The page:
Ever since we announced that we’re expecting a baby, I’ve repeatedly told friends how pleased I am that my plan worked. I hoped for a June baby and as luck would have it our due date is the 17th. I thought a midsummer baby would be perfect because my other children are off of school by then and my fitness classes slow down at that time of the year. I’d spend the summer recovering and relaxing with my family and return to work part-time in the autumn. Foolproof, right? Of all people, I should know better. Life has taught me again and again to expect the unexpected.
I’m in excellent health: I exercise regularly, eat well, and look after myself. Although I’m an older mom this this time around, my pregnancy has been perfectly normal. I assumed my labour and delivery would follow the same pattern as my previous three babies, even though I was in my 20’s for all of their births.
All of them were natural births lasting between 3-5 hours from start to finish. The last two babies were born at home, one in a birthing pool. My children entered the world in the soft light of dawn, to the sound of birdsong outside. I was overwhelmed by a profound sense of peace and joy cradling my newborns in the comfort of our home. I felt empowered as a mother and experienced deep gratitude for the gift of life.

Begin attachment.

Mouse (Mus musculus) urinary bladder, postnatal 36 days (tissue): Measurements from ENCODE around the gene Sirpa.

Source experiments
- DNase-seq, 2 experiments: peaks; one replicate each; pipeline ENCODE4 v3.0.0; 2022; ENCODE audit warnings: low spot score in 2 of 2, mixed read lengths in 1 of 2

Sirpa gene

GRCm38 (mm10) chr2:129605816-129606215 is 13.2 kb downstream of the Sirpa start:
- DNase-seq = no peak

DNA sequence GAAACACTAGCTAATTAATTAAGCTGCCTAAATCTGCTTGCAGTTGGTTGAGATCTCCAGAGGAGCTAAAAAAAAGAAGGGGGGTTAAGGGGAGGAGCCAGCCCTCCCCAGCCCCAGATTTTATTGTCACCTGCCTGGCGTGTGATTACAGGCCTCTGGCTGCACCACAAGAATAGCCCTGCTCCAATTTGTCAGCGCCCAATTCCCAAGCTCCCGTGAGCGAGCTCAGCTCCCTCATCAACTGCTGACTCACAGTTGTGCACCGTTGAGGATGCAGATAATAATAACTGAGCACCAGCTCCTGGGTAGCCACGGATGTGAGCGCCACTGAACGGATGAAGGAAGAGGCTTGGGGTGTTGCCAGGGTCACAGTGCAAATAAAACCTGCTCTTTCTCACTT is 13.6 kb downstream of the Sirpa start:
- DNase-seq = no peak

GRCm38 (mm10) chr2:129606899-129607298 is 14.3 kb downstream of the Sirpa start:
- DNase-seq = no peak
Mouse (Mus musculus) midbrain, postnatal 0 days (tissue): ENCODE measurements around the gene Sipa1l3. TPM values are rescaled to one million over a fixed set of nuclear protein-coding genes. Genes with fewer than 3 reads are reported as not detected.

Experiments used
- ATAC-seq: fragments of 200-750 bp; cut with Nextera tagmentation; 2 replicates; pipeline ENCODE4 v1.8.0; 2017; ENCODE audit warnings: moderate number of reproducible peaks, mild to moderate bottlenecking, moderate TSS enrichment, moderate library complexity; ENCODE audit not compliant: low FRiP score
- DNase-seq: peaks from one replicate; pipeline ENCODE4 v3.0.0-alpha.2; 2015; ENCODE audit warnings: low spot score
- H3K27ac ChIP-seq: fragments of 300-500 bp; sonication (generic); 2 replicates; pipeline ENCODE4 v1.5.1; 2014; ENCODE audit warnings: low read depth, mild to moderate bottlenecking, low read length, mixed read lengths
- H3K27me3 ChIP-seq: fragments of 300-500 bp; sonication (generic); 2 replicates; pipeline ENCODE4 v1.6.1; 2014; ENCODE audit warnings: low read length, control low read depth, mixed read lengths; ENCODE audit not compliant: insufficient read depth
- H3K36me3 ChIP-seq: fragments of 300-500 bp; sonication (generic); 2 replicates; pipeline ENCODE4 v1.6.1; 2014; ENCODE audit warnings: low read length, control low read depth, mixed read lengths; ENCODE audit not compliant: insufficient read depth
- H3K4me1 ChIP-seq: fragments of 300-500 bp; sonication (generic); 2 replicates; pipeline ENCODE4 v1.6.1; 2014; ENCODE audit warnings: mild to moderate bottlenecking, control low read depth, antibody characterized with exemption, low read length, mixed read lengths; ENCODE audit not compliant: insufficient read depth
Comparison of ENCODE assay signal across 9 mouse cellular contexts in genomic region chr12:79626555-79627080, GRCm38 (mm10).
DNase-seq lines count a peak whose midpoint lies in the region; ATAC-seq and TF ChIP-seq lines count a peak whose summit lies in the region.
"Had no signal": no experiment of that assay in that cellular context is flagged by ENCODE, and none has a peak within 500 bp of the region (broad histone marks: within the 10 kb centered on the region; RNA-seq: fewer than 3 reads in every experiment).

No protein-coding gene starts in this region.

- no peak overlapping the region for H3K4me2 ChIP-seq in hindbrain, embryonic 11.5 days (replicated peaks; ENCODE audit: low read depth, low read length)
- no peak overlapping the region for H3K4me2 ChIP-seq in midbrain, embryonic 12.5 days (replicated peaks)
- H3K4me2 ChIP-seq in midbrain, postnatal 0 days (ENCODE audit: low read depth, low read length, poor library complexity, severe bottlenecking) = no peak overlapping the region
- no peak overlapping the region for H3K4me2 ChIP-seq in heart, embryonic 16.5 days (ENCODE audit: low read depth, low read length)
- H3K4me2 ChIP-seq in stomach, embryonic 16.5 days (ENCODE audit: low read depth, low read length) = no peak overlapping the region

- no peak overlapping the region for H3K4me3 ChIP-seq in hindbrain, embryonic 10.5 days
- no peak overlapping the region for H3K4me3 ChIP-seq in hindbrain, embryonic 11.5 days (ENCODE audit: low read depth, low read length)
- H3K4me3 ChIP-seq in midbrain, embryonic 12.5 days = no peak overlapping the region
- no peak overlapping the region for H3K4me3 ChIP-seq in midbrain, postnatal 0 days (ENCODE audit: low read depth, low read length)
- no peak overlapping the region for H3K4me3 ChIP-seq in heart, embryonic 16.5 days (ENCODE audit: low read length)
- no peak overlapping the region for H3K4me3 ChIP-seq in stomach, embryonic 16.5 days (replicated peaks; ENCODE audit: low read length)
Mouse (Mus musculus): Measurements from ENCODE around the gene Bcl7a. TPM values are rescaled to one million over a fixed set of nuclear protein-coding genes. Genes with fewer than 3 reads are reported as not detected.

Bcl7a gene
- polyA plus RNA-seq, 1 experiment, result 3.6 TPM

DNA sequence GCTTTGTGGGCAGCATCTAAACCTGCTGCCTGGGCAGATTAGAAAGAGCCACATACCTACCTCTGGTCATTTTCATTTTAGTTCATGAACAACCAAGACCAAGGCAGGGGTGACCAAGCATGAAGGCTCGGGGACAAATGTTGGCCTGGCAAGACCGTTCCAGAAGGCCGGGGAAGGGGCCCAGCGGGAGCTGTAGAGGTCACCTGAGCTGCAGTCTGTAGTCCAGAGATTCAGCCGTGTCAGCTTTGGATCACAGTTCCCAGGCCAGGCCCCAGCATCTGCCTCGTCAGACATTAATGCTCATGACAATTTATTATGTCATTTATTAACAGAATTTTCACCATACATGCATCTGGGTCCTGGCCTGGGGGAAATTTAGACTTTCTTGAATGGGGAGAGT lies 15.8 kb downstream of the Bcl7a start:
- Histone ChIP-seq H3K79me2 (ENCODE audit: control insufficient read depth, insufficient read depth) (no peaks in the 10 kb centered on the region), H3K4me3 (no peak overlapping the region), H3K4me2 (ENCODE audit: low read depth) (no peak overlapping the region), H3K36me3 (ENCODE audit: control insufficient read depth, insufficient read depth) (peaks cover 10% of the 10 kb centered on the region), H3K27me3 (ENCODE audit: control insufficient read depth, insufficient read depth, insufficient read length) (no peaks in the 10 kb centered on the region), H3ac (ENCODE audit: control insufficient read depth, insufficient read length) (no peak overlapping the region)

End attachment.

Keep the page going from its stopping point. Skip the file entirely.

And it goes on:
The homebirth process and requirements have changed in recent years. Although we applied, we weren’t approved for a homebirth this time. Initially I was disappointed, but I also recognised that we could have a positive hospital birth. Obviously we want the safest option for this particular pregnancy.
During week 30 I started to feel off. Although many of my complaints were typical of the third trimester, I began to feel anxious that something was amiss. I was consumed by physical discomfort and mental worry. I started nesting and felt panicked because we didn’t have enough baby stuff yet. I kept saying that I thought the baby might come early, which was completely irrational.